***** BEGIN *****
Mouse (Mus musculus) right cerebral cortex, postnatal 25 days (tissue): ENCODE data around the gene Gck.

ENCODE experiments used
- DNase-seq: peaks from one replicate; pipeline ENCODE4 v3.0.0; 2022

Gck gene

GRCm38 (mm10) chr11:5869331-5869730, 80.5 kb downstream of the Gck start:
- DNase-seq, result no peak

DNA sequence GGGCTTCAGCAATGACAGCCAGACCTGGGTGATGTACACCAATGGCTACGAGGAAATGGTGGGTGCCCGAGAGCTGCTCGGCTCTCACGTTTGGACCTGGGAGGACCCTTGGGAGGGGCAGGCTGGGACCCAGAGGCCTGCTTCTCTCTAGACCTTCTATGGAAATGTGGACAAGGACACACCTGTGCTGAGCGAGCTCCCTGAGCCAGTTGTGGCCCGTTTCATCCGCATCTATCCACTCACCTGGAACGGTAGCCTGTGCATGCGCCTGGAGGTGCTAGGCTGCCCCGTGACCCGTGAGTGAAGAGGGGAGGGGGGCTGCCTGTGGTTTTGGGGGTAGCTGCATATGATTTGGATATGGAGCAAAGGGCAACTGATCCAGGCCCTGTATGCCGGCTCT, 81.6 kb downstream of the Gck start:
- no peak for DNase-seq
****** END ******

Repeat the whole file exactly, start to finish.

Mouse (Mus musculus) right cerebral cortex, postnatal 25 days (tissue): ENCODE data around the gene Gck.

ENCODE experiments used
- DNase-seq: peaks from one replicate; pipeline ENCODE4 v3.0.0; 2022

Gck gene

GRCm38 (mm10) chr11:5869331-5869730, 80.5 kb downstream of the Gck start:
- DNase-seq, result no peak

DNA sequence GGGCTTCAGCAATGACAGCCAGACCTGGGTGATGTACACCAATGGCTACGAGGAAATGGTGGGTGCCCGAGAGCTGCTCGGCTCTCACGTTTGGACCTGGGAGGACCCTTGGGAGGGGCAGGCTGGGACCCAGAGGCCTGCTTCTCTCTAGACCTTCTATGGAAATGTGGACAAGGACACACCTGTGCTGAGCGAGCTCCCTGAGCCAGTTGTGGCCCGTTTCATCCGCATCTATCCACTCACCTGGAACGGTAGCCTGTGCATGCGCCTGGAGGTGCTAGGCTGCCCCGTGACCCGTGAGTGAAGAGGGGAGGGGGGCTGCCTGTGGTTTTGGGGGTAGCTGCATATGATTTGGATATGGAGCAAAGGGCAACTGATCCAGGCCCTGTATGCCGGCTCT, 81.6 kb downstream of the Gck start:
- no peak for DNase-seq